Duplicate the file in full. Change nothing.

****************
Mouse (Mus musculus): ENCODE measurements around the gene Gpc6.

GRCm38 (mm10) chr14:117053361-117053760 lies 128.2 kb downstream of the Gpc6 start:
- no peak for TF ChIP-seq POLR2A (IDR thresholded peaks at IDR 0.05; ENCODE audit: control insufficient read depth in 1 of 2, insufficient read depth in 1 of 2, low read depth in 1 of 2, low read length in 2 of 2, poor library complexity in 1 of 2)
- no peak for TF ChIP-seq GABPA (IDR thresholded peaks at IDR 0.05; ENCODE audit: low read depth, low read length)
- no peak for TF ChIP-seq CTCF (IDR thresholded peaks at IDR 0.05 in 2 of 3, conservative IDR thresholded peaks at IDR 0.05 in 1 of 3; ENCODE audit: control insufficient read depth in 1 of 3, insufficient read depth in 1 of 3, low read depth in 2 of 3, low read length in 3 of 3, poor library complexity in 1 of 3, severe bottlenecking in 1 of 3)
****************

Mouse (Mus musculus): ENCODE measurements around the gene Gpc6.

GRCm38 (mm10) chr14:117053361-117053760 lies 128.2 kb downstream of the Gpc6 start:
- no peak for TF ChIP-seq POLR2A (IDR thresholded peaks at IDR 0.05; ENCODE audit: control insufficient read depth in 1 of 2, insufficient read depth in 1 of 2, low read depth in 1 of 2, low read length in 2 of 2, poor library complexity in 1 of 2)
- no peak for TF ChIP-seq GABPA (IDR thresholded peaks at IDR 0.05; ENCODE audit: low read depth, low read length)
- no peak for TF ChIP-seq CTCF (IDR thresholded peaks at IDR 0.05 in 2 of 3, conservative IDR thresholded peaks at IDR 0.05 in 1 of 3; ENCODE audit: control insufficient read depth in 1 of 3, insufficient read depth in 1 of 3, low read depth in 2 of 3, low read length in 3 of 3, poor library complexity in 1 of 3, severe bottlenecking in 1 of 3)